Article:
Philadelphia’s soda tax is one controversial piece of legislation. Two years after it went into effect, debates over its merits and faults continue. Now the owner of a West Philly ShopRite has blamed it for the closing of his store. Surely this won’t be the last story you read about the tax on sweetened beverages. Perhaps this time last year you were prepared to read the last story about Eagles QB Nick Foles and the playoffs. You would have been sadly mistaken. The Super Bowl MVP is gearing up for another postseason. Honestly, can you believe it?
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A ShopRite store in West Philadelphia will close in March and its owner is placing blame on Philadelphia’s tax on sweetened beverages.
Owner Jeff Brown, who has won praise for embracing progressive policies and opening stores in food deserts, said Wednesday that his store has seen a 23 percent loss in sales.
Brown’s announcement is the latest attack on Mayor Jim Kenney’s signature legislation and comes at the start of an election year for the mayor and City Council.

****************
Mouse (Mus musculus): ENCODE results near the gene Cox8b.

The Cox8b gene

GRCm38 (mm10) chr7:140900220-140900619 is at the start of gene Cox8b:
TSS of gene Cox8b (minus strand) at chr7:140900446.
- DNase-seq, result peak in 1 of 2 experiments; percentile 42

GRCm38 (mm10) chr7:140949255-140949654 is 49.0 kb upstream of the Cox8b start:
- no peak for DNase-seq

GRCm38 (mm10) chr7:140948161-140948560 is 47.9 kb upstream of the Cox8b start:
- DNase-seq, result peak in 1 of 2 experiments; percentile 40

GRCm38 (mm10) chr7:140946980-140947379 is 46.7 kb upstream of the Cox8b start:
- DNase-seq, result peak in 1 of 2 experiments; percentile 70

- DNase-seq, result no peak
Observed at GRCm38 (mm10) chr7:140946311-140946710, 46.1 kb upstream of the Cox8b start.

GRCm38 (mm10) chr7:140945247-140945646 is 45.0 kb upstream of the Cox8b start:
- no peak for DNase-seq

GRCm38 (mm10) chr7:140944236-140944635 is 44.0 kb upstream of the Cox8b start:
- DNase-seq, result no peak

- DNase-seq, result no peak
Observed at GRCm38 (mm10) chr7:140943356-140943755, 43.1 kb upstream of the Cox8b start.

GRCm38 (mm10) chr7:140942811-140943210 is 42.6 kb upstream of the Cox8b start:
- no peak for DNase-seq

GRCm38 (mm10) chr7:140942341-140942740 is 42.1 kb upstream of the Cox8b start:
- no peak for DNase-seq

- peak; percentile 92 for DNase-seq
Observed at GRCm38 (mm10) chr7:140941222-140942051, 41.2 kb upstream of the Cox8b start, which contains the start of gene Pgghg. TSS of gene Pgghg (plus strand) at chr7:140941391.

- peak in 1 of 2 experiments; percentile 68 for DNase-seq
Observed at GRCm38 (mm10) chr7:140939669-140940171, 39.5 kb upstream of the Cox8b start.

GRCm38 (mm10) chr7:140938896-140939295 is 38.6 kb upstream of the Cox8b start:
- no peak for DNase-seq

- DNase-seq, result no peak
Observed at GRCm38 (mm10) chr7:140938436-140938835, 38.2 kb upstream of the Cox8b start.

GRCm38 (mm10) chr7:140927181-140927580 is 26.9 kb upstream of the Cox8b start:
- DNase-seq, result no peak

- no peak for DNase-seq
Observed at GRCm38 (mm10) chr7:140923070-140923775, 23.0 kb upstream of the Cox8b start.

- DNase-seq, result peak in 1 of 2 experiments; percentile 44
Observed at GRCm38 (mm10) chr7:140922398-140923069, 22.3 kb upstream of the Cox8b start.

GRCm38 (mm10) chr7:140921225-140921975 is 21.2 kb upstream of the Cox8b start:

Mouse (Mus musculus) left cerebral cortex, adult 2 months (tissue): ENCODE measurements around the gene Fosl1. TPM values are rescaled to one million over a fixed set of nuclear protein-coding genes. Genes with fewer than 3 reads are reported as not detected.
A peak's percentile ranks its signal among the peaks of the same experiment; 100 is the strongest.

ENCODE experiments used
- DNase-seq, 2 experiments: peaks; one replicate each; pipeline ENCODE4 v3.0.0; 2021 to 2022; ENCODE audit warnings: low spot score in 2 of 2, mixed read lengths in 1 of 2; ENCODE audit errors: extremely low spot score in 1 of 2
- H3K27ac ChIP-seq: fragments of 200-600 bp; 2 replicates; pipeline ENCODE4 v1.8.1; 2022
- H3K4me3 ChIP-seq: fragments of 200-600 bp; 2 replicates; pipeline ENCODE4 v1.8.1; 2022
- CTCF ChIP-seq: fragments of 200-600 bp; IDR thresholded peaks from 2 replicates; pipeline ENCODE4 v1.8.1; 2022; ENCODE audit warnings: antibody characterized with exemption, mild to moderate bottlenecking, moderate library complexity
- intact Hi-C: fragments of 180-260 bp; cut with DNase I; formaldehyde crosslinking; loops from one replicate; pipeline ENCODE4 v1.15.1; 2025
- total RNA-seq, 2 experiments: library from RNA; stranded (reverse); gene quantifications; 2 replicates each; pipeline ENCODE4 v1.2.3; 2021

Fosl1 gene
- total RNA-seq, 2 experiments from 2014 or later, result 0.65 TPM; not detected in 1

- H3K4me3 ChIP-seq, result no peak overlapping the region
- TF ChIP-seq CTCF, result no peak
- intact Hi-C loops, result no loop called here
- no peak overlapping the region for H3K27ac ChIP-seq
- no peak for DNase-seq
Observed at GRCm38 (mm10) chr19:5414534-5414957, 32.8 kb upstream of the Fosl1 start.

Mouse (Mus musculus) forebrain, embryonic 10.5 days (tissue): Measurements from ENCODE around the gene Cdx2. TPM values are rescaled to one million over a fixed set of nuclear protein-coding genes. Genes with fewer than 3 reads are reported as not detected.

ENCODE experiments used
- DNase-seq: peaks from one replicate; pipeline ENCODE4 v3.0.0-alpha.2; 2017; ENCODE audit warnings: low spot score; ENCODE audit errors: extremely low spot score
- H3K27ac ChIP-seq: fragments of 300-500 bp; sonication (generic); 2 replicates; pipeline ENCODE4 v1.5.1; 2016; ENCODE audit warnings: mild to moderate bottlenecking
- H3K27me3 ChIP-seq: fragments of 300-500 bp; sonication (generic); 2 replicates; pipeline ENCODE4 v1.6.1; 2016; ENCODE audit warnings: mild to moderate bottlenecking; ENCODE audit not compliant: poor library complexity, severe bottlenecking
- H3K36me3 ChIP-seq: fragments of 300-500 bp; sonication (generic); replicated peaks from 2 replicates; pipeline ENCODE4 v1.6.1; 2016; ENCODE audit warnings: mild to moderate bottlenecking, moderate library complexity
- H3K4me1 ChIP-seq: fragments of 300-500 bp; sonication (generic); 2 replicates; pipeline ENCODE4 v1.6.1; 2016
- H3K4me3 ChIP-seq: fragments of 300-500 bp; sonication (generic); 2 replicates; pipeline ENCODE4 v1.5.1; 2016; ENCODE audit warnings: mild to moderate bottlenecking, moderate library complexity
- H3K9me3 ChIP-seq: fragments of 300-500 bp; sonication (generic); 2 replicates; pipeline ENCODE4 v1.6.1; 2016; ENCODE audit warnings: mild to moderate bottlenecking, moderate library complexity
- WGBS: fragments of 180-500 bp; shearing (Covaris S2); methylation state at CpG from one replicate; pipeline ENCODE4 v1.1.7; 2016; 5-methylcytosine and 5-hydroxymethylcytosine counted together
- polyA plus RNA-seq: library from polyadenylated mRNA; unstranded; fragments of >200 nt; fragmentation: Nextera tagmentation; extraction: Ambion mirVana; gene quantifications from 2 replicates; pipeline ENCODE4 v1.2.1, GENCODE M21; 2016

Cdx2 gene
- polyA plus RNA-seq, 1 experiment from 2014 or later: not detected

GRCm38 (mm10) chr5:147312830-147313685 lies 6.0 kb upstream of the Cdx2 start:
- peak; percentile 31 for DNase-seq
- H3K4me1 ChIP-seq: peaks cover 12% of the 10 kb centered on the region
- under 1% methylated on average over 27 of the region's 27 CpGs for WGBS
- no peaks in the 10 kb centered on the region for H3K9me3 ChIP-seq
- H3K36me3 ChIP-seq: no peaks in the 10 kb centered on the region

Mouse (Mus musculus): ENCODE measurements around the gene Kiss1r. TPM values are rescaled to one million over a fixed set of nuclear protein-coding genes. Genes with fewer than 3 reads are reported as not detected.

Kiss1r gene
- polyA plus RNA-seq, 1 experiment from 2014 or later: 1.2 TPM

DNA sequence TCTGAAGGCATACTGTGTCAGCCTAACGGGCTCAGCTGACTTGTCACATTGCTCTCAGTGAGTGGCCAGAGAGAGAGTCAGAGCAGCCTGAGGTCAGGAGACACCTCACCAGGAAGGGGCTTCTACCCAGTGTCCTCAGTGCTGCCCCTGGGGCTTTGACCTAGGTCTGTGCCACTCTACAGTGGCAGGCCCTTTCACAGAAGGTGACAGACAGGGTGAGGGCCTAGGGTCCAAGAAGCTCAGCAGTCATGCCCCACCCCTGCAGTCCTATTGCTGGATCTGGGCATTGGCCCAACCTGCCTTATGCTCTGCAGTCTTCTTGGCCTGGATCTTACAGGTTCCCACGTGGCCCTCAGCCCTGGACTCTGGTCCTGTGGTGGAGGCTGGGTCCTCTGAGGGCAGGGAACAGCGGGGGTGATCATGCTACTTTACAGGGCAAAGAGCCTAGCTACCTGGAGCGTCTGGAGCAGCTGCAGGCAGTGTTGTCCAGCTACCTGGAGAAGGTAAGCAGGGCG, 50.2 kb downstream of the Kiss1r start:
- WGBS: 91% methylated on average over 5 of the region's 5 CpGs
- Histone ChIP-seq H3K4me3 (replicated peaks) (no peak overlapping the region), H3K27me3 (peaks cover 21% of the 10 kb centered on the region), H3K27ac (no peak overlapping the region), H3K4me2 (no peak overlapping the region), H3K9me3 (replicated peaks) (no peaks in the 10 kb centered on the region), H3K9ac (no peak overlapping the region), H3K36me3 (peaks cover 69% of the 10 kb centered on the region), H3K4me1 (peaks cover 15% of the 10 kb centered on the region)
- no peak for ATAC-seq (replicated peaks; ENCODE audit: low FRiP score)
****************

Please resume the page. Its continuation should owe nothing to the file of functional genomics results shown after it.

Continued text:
It’s been just 11 months since Nick Foles led the Eagles to a Super Bowl victory. No one was quite sure what to think of Foles a year ago, but no one’s doubting him now as he leads the Birds to Sunday’s wild-card playoff game in Chicago.
Eagles fans might be stressed about the Bears, but they could find comfort in Doug Pederson’s lighthearted demeanor. He and Bears coach Matt Nagy shared a “servant mentality” as Eagles assistants back in the day, he said Wednesday. Nagy was even once an Eagles quarterback — for a day.
Want to join the Eagles in the Windy City this weekend? Megabus is running a Philly special.
Philadelphia residents are receiving letters bearing the city’s official seal, a City Hall address, and the signatures of Philadelphia City Council members. But they’re paid for by a private company’ to promote their water and sewer line warranty.
Due to a partnership between American Water Resources (AWR) and the Philadelphia Energy Authority, AWR can use the official-looking letters to market protection plans to Philly homeowners. In exchange, the authority gets 20 percent of the sales and a $100,000 annual payment. The arrangement has made some residents wary.
Thanks for keeping the party going, @randypikeheinzel. 🎉
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“A primary purpose of Mummers is to poke fun at our elected leaders, and, given the backlash, this obviously worked. I’d love to see more people of color get involved in Mummers. I have a lot of fun, and it’s a great Philadelphia tradition." — Darrel Young, a black Mummer who played Jay-Z in Tuesday’s Mummers Parade, on being accused of wearing blackface.